Fashion has taken the drop — and run with it.
Givenchy, Barneys New York, Moncler, Balenciaga, Fendi — and soon Burberry — are all tearing a page from the streetwear handbook, offering limited-edition collections that drop suddenly and are engineered to sell out in a jiffy.
But as an array of brands and retailers adopt the drop and adapt it to their own needs, it is evolving as a distribution method. Brands’ marketing wizards are to some extent commodifying an experience that, until recently, was more a scene for fans and resellers than the well-to-do.
So far, high-end brands aren’t giving over their businesses to drops. They’re generating small collections of key items and pushing them out to the faithful, and successfully generating buzz and interest. The message to consumers is simple: Buy now or miss out.
The drop’s rise in prominence is a reminder to the discount-heavy fashion world that shoppers can and will pay full price with the right incentive.
The drop is also a sign of the digital times — when everything is speeding by at light speed.
“It’s indicative of the same forces behind flash sales — the leveraging of time as the new luxury value proposition,” said futurist Erica Orange, executive vice president and chief operating officer at The Future Hunters.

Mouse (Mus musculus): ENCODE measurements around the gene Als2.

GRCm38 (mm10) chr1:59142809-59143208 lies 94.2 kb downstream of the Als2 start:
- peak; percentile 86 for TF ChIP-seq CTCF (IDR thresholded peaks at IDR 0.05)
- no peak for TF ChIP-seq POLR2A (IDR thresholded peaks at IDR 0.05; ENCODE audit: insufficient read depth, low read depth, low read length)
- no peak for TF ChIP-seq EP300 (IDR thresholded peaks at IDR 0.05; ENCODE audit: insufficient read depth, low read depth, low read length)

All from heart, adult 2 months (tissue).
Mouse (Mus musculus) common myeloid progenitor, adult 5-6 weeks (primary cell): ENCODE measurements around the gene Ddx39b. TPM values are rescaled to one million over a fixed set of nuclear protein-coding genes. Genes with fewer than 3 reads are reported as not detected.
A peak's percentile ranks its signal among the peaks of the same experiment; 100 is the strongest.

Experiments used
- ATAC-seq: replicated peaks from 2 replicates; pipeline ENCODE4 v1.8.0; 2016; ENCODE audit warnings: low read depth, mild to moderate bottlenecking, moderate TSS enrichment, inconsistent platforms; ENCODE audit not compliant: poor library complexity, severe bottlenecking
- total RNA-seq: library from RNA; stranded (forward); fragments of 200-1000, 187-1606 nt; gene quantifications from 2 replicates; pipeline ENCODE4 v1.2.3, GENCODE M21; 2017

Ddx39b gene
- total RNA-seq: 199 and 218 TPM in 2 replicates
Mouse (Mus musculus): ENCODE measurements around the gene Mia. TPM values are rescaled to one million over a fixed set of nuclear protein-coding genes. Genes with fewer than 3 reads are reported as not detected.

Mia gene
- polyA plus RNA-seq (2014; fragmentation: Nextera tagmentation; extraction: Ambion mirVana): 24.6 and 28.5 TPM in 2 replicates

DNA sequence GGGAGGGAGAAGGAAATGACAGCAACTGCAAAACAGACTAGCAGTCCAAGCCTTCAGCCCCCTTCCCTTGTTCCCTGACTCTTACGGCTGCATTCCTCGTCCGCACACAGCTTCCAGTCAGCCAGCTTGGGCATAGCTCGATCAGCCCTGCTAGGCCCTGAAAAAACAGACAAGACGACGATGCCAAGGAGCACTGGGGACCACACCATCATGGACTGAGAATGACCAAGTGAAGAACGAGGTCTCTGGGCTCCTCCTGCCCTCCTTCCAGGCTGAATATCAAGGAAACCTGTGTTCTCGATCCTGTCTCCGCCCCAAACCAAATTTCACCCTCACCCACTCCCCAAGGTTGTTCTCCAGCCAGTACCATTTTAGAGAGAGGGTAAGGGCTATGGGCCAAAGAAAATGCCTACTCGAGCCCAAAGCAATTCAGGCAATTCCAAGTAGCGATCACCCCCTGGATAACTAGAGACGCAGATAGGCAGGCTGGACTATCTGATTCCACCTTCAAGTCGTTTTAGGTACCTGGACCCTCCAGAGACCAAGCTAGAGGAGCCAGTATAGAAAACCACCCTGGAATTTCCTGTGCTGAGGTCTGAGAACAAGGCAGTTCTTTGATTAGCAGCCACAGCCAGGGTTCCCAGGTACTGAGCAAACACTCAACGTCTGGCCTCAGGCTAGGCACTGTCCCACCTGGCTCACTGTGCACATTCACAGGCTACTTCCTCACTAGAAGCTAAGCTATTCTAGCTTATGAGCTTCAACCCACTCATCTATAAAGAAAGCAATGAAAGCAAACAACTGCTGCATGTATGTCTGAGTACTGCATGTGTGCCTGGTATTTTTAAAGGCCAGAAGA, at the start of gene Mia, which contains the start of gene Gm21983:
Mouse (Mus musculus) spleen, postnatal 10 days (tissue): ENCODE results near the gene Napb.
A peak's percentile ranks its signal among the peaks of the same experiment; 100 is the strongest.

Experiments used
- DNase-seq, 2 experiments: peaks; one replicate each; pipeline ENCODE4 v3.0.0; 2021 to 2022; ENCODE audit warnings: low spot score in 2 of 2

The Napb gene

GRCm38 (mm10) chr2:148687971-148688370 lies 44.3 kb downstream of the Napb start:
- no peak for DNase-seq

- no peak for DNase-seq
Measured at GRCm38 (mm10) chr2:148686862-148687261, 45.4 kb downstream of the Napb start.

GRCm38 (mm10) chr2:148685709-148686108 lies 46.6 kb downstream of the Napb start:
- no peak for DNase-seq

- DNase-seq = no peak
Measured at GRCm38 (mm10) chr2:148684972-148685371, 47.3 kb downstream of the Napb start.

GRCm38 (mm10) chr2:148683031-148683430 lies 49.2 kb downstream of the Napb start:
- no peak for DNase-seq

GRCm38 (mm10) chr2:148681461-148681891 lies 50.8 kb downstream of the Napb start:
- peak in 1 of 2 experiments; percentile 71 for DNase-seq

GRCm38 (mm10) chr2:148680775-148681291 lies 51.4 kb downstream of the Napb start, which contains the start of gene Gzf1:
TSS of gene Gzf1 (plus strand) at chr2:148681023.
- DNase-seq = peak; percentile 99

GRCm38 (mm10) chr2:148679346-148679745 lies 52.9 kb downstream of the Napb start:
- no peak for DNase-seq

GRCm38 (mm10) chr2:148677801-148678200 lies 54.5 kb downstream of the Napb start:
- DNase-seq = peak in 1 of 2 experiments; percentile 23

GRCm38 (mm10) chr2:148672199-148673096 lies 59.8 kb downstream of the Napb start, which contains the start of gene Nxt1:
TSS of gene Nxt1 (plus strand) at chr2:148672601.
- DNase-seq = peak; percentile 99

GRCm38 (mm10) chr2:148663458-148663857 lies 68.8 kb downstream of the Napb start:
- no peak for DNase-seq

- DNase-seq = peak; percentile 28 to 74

“Aside from generating brand buzz, it’s all about speed,” Orange said. “Our term for this is ‘templosion’ — the implosion of time. Whether related to retail, financial services, manufacturing, supply chain, anything, it’s all about creating new value from time. Big things/events/cycles are happening in shorter and shorter periods of time, so that the way in which we experience time becomes truncated.”
When drops are done right — or what seems to be right — there is practically no time between product introduction and when it’s gone forever.
“Templosion is also making us feel more schizophrenic — not in a clinical sense, but in a general sense,” Orange said. “We are bombarded with constant choice, so this movement toward drops plays on our neural wiring. Our brains are literally being primed — and even manipulated — based on the notion of time. We get an adrenaline rush when we think a product is running out, or won’t be available after a certain period of time.”
And the roller coaster of the drop — for consumers and brands — doesn’t seem to be stopping anytime soon.
Here, a closer look at how the drop developed, where it is going and what it is changing along the way.
The drop originated in the Nineties among the vertical Japanese streetwear brands — including A Bathing Ape, Neighborhood and Goodenough — and was then appropriated by Supreme in the U.S.
Supreme’s formula is to create a seasonal collection, produce less than the demand and release pieces from that line each week. It’s been successful and sounds simple, which is part of the appeal.
But Chris Gibbs, the owner of men’s wear retailer Union, said the drop is out of step with how legacy retailers and fashion brands have operated.
“Supreme is the outlier,” Gibbs said. “It doesn’t wholesale and its business model was based around this distribution cadence. The foundation of American retail is the wholesale model and the more wholesale-centric a brand is, the less a drop and the seasonal trickling out of releases is going to work for them.”
Gibbs also said the product in drops has to be special, have limited distribution and quantities.